New Site Colors

I should have been working on something else today, but a series of events lead me down a path of reworking how I implemented my themes here on and

I have not updated the color themes on Fedran at this point.

In specific, it was someone mentioning they didn't like my dark theme on their recently announced blogroll. Now, there is absolutely nothing wrong with someone not liking my sense of colors or even how I code websites, but a desire to change the colors has been sitting in the back of my head for a few months. That meant that the commentary reminded me of my own desires to change it and that lead into my fixating on redoing the colors.

Color Preferences

One of the problems is that I have a fondness for mono- and bichromatic color themes. You can see that on my covers, but I also realize that it creates rather plain (e.g., uninteresting) site theme. I started to really notice it once I started using Catppuccin as one of my most common UI themes. There were colors on the screen! Multiple of theme!

And I started wanting a few distinct of my own.

At the same time, I continue to struggle with contrasts. When I was younger (teenager and 20s), I loved drawing on quadraile graph paper. But somewhere in my 30s, I started having trouble because the lines were making it hard for me to see my writing. So I went on a few adventures to find lighter lines and evetually switched to dotted grid pages. Then in my 40s, even those became too dark and I had to switch to the same thing my father used: plain white paper.

POV Colors

Related to this is my decision that every point of view in Fedran had a different color. I like that idea, mainly because I love colors, I'm just not great with seeing differences. This is why Sand and Blood has a different color set than Allegro.

Each POV has a color hue and everything else is built off of that using LCH colors. When I switched the covers to be bichromatic, I made the second color always be the contrast (rotate 180 degrees) from the primary color.

Easy huh?

However, this entire excercise pointed out that most people can't tell the difference between say 220 and 225 hue, so I really should spread out the colors a lot more. Even if I say a 6 degree difference in hues, that would limit me to sixty POVs. (Of course, since I'm still somewhat burned out, sixty is a lot right now.)

So, I'm going to change it so each POV color is three colors: the primary color I had before and then two accent colors (which the first will be the contrast color for the existing assigned colors). I'm not quite ready for the full gaumt of colors, but maybe increasing them to three would give me more than enough space and still cater to my reduced color palette.

It also harkens back to CGA colors, which is the first colors I saw on computers.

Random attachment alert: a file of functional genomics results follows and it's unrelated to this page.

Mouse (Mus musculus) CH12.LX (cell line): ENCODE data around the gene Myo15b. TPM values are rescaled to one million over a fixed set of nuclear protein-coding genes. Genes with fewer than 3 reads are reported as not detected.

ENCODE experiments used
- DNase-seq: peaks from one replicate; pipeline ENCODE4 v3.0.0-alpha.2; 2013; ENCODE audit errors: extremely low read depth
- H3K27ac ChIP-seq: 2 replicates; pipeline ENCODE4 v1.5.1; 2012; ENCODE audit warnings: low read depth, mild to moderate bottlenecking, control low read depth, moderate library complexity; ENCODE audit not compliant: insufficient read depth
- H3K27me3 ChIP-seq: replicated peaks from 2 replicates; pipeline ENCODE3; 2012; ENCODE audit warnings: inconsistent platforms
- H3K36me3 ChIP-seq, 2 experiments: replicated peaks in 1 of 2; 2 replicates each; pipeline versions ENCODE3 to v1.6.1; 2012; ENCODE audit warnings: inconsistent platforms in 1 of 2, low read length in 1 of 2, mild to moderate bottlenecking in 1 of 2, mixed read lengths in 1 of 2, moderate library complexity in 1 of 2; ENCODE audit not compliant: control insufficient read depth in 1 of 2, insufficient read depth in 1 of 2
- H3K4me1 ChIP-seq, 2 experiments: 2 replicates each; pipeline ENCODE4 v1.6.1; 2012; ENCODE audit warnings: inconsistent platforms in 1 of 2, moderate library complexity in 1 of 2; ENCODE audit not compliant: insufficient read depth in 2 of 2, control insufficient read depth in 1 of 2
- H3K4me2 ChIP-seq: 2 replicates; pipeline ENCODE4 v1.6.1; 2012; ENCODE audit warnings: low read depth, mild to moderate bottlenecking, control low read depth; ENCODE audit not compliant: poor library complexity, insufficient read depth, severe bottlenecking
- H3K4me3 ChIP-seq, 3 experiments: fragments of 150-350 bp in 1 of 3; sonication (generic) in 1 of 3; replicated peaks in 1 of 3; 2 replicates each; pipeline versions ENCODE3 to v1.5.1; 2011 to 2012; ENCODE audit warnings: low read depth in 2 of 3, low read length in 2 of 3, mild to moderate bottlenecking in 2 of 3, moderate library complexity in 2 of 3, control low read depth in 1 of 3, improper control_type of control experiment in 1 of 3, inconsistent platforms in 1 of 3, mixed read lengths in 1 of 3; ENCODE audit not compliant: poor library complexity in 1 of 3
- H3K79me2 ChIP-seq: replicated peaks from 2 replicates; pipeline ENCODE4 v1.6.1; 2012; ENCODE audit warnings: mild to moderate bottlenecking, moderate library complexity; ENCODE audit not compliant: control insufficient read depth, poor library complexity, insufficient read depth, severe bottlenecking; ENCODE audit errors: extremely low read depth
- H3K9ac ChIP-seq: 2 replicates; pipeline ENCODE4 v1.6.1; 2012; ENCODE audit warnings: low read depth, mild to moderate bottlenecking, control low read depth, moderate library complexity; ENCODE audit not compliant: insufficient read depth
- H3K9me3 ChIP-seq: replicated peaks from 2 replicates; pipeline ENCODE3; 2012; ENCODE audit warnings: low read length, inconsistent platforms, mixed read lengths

Segmenting Colors

The general idea was to break the color space into ten segments, numbers from zero to nine. The first color (c0) would be based on the hue and the others would be 36° from that so they are evenly spread across the entire range of hues.

Color Grid for 220°

If the hue changes (like the POV hues), then everything else rotates to fit.

Color Grid for 20°

As you can see in the above images, there is also ten ranges of brightness (combination of saturation and lightness) that goes from zero to nine with zero being a not-quite-black version of the color and nine being a not-quite-white version.

This effectively gives me a wide range of colors that aren't very close to each other but still a small enough set I'm not struggling with the differences of 218° and 223°.


Because I've really embraced CSS variables instead of going directly to SASS or LESS, this entire thing uses various CSS variables such as --color-priduck-c0b0 and --color-priduck-c9b9. They use calc() and lch() to build the colors from the base hue of --color-priduck-hue.

Eventually, I hope to create some symbolic ones like --color-priduck-comment or something that would allow customizations.

This will also lead into the rgb() colors that I need to do the Fedran covers.


I ended up writing two little NPM packages to support these and let me try it out. These are not even remotely documented because… I would consider them alpha until I get Fedran integrated with them. By then, I should have something I feel is “right” but also expand it out into the other components I need such as the color-rotation code to make the covers and other stuff.

Needless to say, if I like this, it will take me about six months to a year to finish integrating it into my system. Which means I want to make sure this is the direction I want to go.

I also decided to call this the Priduck Color Theme, because “priduck” sounded funny, doesn't have a lot of search hits, and it reminds me a lot of the Useless Duck Company, a set of hilarious shorts about inventing.

@priduck-color-theme/base for Node

Naturally, trying to build all of these was a little tedious so I wrote an ad-hoc programs to generate the color schemes using CSS variables. Then put it into a NPM package because I don't like copy/pasting things when I know I'm going to be tweaking it over time (including adding symbolic colors so I can have a default colors for language keywords, surfaces, and accents).

This lets me just include it into the CSS files as needed.

@import "~@priduck-color-theme/base/colors.css";

:root {
    --color-priduck-hue: 220;

@priduck-color-theme/theme for Node

I also wrote another because there isn't a good way to write a DRY version of CSS themes that can handle default values, the browser providing prefers-color-scheme and prefers-contrast, and setting them via attributes in various combinations. So I wanted to be able to provide six files (dark/light and more/less contrast for both of those).